Police services seize the future

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This article first appeared in the April/May 2014 edition of Government News.

Getting a good grip on information management will be a critical duty of successful law enforcement argues Matt Ilijic.

Although the principles of policing remain constant, the world in which the police operate has seen dramatic shifts. Police forces across Australia now face fluctuating crime rates, the rise of transnational criminal organisations and an ongoing battle against gang-related crime.

Leading police forces are now turning to information management solutions to improve organisational efficiency and drive operational performance. Innovative technologies, including analytics, mobile solutions, data visualisation and data sharing, are supporting and accelerating this trend, making it easier for police forces to collect, access and share the information needed to detect and deter criminal activity.

Accenture recently conducted a series of in-depth interviews with 22 senior police officers from 16 countries – including Australia – which found most forces shared common challenges.

Of note, the study identified three core trends that are currently impacting police services:

–              Rising citizen expectations around crime reporting, emergency response effectiveness, citizen care, public safety and public involvement in policing;

–              Increased organisation, globalisation, digitalisation and complexity of criminal networks; and

–              Reduced budgets forcing police forces to “do more with less”.

The study also revealed that today’s police forces are eager to embrace operational, cultural, technological and organisational change.

Better information leads to better policing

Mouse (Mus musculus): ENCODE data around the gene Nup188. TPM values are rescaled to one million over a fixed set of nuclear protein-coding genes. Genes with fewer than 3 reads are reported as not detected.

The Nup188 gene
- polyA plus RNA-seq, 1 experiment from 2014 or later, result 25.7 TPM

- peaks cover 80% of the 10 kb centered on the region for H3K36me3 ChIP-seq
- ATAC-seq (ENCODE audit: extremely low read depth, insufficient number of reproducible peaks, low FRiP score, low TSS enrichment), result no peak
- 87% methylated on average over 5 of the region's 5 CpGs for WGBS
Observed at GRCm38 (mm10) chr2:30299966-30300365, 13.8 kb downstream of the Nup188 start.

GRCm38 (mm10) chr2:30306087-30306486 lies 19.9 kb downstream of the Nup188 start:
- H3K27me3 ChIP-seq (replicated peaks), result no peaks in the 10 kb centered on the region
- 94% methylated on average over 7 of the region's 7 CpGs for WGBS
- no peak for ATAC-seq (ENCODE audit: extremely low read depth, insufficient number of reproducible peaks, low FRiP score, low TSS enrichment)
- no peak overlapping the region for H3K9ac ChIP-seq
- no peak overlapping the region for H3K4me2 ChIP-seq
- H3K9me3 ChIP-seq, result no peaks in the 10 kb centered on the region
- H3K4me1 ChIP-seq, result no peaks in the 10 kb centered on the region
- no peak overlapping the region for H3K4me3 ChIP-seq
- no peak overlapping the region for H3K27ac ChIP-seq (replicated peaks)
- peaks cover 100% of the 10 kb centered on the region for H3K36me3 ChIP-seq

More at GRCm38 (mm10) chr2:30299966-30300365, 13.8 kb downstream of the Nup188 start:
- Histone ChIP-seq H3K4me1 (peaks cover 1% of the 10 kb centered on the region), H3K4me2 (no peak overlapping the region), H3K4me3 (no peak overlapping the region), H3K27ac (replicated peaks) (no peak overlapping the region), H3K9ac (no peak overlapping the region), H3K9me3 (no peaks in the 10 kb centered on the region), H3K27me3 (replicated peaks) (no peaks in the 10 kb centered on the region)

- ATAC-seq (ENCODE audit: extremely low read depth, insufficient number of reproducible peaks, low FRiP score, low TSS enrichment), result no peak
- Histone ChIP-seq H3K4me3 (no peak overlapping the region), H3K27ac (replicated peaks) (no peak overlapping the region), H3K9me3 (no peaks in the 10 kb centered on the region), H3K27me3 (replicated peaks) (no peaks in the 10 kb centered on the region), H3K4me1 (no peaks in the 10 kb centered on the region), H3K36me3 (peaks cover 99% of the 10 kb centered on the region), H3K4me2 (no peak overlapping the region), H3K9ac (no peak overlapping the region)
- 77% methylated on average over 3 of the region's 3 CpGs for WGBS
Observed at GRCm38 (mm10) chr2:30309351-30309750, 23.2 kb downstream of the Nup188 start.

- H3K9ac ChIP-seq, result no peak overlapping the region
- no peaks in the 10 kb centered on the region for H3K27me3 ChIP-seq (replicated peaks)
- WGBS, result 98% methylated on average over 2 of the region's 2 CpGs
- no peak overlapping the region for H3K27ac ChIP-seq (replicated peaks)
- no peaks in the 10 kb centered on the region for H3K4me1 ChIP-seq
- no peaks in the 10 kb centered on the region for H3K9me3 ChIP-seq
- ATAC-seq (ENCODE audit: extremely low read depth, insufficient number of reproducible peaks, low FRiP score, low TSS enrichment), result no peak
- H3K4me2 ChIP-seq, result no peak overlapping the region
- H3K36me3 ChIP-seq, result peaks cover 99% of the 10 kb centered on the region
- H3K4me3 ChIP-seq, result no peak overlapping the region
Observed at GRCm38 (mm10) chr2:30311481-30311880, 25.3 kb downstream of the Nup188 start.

Effective information management – the sharing of intelligence across information systems and police forces – can reduce operating costs by minimising the duplication of efforts. Good information management, including the use of analytics to support decision making, can enable police forces to share services and systems, and ensure that specialised policing skills are used effectively, where and when they are needed. When put in practice, evidence-based policing strategies and intelligence-driven law enforcement have a significant impact in predicting and preventing crime. A successful information management system allows police forces to address the causal factors of crime and deploy resources to the right place at the right time. Police forces that focus on measuring public safety “outcomes” – such as lower crime rates – rather than “outputs” – such as the number of police on the street – will achieve major improvements in the efficiency and effectiveness of their operations.

Predictive policing

Intelligence-led, predictive policing relies on the proper usage of analytics – aggregating data from a number of different sources, then applying statistical analysis and predictive modelling to identify crime trends and highlight connections between events and information.

For example, in 2006, the City of Richmond Police Department in Canada deployed an advanced data-mining and predictive analytics solution, pinpointing where crimes were likely to take place and under what circumstances.  Between 2006 and 2007, the city’s homicide rate dropped 32 per cent, rapes declined 19 per cent, robberies fell 3 per cent, and aggravated assaults were down 17 per cent.